Carrabba's Italian Grill 

Nothing beats Italian cuisine for providing culinary solace during the an early season frost. It was with such hopes that I ventured out one cold evening to Carrabba's Italian Grill in bucolic Eagle.

No. 1 voice in Waj Nasser's head: What do you call that garbage you just wrote? The only thing bucolic about Eagle is its name. And if driving down Eagle Road is your idea of escaping a busy day, then apparently your day job is fixing Iraq.

No. 2 voice: Don't listen to that. Sometimes it's nice to get away from Boise and take a little drive. And, by the way, Carrabba's is in Meridian.

WN: I'm usually reticent about dining at chain restaurants, but I welcomed the opportunity to get out of my comfort zone.

V1: Reticent? I've got an idea Kofi: Quit being diplomatic and tell the truth. You hate chain restaurants, and are as inclined to eat at one as to juggle flaming porcupines with your tongue.

V2: It's only fair to be even-handed and give Carrabba's a chance. Just because it's a chain doesn't mean the employees are less deserving of your business. They're trying to make a living, too.

V1: Shut up. He writes for Boise Weekly--an independent newspaper, for crying out loud. Let corporate papers write about chain restaurants.

WN: The interior of Carrabba's is welcoming and comfortable. I was surprised to find a full bar at one end of the restaurant, complemented by a couple of televisions. The staff was very friendly and anxious to be helpful, especially after finding out I'd never eaten there before.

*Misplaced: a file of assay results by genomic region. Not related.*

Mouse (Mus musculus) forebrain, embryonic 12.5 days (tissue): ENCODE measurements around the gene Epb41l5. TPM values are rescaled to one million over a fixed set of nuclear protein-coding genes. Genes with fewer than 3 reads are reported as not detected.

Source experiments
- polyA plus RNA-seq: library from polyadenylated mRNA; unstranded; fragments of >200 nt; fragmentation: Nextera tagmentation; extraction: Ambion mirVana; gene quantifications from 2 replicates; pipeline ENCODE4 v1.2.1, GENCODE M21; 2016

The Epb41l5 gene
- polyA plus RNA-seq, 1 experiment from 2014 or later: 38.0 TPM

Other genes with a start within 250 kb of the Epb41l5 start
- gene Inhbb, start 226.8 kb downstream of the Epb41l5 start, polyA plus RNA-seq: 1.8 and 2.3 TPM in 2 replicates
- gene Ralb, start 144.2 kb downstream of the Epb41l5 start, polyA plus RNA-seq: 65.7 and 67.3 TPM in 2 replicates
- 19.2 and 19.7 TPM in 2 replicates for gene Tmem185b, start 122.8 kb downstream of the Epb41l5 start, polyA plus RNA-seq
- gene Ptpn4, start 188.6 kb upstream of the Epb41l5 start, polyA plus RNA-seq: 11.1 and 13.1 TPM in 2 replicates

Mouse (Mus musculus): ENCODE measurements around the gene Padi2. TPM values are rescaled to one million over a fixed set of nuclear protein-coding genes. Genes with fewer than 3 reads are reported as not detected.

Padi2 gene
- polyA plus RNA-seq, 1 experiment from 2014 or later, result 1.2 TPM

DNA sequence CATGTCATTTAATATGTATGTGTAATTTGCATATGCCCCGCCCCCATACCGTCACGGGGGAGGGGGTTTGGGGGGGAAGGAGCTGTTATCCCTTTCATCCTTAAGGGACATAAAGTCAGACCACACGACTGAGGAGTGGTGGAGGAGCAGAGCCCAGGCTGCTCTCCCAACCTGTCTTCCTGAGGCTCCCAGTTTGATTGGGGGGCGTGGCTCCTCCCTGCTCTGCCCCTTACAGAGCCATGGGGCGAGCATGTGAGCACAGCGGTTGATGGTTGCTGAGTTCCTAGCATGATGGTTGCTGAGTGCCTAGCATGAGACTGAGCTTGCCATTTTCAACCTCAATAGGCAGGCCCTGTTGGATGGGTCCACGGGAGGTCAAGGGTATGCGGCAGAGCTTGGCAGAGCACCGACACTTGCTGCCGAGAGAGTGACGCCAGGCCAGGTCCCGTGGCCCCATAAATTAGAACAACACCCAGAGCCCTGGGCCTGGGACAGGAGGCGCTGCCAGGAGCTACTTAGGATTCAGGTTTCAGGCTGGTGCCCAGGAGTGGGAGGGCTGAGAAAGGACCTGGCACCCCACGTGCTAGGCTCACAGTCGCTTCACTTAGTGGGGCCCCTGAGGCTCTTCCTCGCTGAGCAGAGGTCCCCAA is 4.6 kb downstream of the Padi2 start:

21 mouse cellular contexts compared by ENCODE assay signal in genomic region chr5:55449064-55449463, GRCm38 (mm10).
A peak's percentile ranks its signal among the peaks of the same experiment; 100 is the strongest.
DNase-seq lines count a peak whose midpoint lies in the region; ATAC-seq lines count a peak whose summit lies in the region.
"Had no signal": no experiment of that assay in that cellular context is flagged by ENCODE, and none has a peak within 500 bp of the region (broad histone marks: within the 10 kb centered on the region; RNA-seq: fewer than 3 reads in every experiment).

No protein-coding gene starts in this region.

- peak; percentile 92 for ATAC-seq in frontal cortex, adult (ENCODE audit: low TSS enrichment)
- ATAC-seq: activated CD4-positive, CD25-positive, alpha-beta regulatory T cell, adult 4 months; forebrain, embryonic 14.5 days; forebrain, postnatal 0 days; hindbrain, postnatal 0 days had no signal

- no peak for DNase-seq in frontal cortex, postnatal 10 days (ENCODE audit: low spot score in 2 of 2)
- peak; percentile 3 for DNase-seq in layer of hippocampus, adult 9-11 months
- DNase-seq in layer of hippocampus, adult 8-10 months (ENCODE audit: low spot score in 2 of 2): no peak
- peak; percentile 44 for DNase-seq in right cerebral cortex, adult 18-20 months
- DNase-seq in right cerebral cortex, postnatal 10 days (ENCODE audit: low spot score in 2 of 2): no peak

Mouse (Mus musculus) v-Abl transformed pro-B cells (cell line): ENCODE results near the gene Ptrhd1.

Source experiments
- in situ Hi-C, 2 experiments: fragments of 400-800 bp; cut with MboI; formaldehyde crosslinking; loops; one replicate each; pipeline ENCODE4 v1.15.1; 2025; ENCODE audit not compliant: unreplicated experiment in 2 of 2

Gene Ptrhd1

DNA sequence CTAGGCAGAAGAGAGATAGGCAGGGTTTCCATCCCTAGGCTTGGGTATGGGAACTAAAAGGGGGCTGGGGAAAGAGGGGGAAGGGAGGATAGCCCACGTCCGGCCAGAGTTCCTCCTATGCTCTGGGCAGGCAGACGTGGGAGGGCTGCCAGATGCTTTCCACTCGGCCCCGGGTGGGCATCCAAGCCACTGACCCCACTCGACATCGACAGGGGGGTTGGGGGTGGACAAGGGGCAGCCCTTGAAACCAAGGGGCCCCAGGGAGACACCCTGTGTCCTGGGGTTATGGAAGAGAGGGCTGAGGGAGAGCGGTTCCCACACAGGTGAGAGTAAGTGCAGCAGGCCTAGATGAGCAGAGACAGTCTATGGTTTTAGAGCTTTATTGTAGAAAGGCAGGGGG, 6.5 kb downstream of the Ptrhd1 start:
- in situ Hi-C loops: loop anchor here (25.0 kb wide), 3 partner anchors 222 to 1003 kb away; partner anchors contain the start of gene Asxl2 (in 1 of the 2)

V1: Gee, I wonder if that pen and paper in your hand had anything to do with their friendliness, Mr. Sneaky Food Reviewer?

V2: Cynic. The wait staff was genuinely kind. Don't pay attention to his zoilism.

V1: It's called realism. Besides, if he liked Carrabba's so much, why hasn't he mentioned the food yet?

WN: For dinner, I had their Italian salad and lasagna. All of their dressings are homemade, and I was proudly informed that options did not include Ranch or Thousand Island. The salad was served in a chilled bowl, the lettuce was crisp and the dressing tasted fresh and tangy.

V1: How banal.

V2: Hush and let him finish!

WN: The salad was delightful.

V1: We've been hijacked by Mr. Rogers.

V2: Shhh!

WN: The lasagna was advertised as "just like mamma used to make." My mother's lasagna didn't leave me feeling like I just clogged my aorta.

V1: That's more like it!

WN: I'm just kidding.

V1: No!

V2: Yes!

WN: While the lasagna did seem quite rich, I can't deny that it was satisfying and that I happily ate all of my serving. Unfortunately, when it came time for dessert, I was satiated and could eat no more.

V1: I don't like that sentence.

V2: Neither do I.

WN: Despite the enticing selection of desserts, my meal had wiped out any semblance of hunger, and I had to pass on a final course.

V1: Choppy.

V2: Yes, but it is getting late--leave it.

WN: I enjoyed Carrabba's, and I think it is a fine choice for those wanting Italian food set in a nice environment along the Eagle Road corridor.

V1: I hope they can read between the lines.

V2: I hope they take it at face value.

--Waj Nasser writes what's on his mind. V1: Does not. V2: Does too.

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